Is Your Teen Using Tobacco or E-cigarettes? How to Handle It as a Parent

Posted October 8, 2013 by

I remember one evening after dinner when I was still in high school, my parents offered a challenge to my two siblings and me. They said that if we did not smoke until our (respective) 18th birthdays, we would each get $100. At that time Michael Jackson had his original nose, one-hundred dollars would be about eight hundred dollars today, and both my parents were smoking, as in cigarettes in hand, during the conversation.

Needless to say, all three of us became smokers. I wish I could say I haven’t smoked since cell phones were the size of a loaf of French bread, but I kept with the habit a bit longer, even though I did eventually kick the habit.

Fortunately, since my teens years there are significantly fewer young people smoking and being exposed to second hand smoke. But teen smoking, regardless of the numbers, is still serious, according to The Partnership at Drug Free.Org.

Every day, almost 3,900 children under 18 years of age try their first cigarette, and more than 950 of them will become new, regular daily smokers. People who begin smoking at an early age are more likely to develop a severe addiction to nicotine than those who start at a later age. Sadly, half of them will ultimately die from their habit.

So why do kids start smoking in the first place? When it comes to cigarettes, not much has changed since Rebel without a Cause first charged across the big screen. Here are some of the most common reasons:

  • Peer pressure.
  • They see smoking as a way of rebelling and showing independence.
  • They think that everyone else is smoking, and that they should, too.
  • Their parents are smokers.

Similar concerns are related to e-cigarettes, which have yet to be regulated by the FDA and are in fact legal for teens of any age to purchase. “The increased use of e-cigarettes by teens is deeply troubling,” said CDC director Tom Frieden . “Many teens who start with e-cigarettes may be condemned to struggling with a lifelong addiction to nicotine and conventional cigarettes.”

On the 1-on-1 Coaching team, we work with concerned parents on how to deal with their teenager who is smoking. For teens under the age of 18, we treat it as we would any illegal activity. It is unacceptable.

That said, there are a couple factors to consider. If one or both of the parents are smoking, it becomes a more difficult task to address. James Lehman refers to this dilemma as “Do, Not Say.” Meaning if you want to your child to stop yelling, don’t convey that message while yelling; if you expect  respectful behavior from your child, allow your child to see you treat others with respect; and if you want your child to stop smoking, don’t say it with a cigarette in your hand. In fact, consider stopping smoking not only for yourself, but as modeling what you want to see in your child.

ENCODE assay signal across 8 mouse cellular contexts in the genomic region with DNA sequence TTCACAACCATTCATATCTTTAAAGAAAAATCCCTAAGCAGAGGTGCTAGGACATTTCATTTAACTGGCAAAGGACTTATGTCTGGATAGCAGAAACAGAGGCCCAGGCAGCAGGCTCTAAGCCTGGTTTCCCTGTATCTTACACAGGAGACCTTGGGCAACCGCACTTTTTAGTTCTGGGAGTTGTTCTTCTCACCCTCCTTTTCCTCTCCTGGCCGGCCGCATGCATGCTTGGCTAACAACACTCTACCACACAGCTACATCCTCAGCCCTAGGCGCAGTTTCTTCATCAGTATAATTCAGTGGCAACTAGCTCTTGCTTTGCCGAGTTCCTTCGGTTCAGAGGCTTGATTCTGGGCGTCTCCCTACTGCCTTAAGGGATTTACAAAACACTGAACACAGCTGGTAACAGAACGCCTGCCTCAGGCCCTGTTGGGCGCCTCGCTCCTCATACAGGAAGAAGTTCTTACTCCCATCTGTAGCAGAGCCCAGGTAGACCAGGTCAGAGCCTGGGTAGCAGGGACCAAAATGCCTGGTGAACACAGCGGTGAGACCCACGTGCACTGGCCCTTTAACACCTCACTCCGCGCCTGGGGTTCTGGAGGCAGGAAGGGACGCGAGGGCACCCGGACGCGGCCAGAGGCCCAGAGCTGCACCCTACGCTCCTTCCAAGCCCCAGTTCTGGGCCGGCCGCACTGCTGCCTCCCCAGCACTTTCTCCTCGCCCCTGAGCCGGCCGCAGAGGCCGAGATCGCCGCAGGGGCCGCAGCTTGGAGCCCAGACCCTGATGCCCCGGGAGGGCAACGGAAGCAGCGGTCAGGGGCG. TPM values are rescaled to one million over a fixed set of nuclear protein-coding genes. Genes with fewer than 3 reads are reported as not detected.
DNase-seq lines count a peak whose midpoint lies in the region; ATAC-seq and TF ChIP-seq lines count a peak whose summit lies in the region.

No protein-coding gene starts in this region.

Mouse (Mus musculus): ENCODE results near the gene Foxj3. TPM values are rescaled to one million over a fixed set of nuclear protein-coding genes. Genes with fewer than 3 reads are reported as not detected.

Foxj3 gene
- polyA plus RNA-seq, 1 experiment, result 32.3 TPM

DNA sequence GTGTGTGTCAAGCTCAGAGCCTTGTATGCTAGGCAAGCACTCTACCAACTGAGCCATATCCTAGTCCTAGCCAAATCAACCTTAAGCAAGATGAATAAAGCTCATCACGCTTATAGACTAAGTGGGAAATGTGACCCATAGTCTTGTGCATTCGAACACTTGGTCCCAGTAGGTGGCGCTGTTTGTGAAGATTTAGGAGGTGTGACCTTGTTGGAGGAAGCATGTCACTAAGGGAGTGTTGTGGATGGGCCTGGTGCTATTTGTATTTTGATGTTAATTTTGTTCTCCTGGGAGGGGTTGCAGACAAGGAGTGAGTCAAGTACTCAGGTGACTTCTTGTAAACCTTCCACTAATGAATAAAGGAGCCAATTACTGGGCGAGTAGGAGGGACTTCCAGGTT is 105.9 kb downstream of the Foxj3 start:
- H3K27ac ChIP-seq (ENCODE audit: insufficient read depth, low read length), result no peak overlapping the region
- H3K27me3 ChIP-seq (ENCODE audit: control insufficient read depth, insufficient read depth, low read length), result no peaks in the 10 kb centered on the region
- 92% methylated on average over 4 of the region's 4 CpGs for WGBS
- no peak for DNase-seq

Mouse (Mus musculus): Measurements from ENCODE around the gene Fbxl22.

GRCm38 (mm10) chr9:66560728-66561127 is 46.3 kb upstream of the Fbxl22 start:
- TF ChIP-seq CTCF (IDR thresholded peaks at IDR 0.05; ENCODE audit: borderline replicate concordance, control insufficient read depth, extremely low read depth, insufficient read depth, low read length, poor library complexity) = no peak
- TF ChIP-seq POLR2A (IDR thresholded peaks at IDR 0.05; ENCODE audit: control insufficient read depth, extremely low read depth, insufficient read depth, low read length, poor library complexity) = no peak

Ultimately, though, you have the right to set limits and expectations in your home whether you smoke or not. Try to avoid an emotional or moral response. Also, try avoiding threats and ultimatums,  because you will end up with a power struggle on your hands. Focus instead on the behavior.

Related: How to set limits and avoid power struggles with your child.

We also recommend that parents not allow smoking in their home or their property. If you find your child’s cigarettes, throw them away. Limit your teen’s ability to buying cigarettes by not giving them cash to purchase clothes, lunches, etc.  Although e-cigarettes are not yet illegal to minors, you still have the right to implement house rules regarding your teen using them.

OK, those were the “easy” things. Here’s something else to think about. Try to find out why your child is smoking.  Ask them to reflect on it. Ask your teen to write out what happened and how they started. What was the motivation? You want to know if your teen is experimenting, engaging in risky or rebellious behavior or addicted to nicotine. Your teen may need your help in kicking the habit.

About

Kari Wagner-Peck has a master’s degree in social work. Her career path includes: clinical work with survivors of abuse, advocacy and public education. She finds parenting to be a funny, trying and rewarding adventure. She believes disability is a natural part of life not to be feared or pitied but accepted. She and her husband and son live with two rescue dogs. She has been with Empowering Parents 1-on-1 Coaching since 2013. You can follow her at atypicalson.com and on Twitter @atypicalson.

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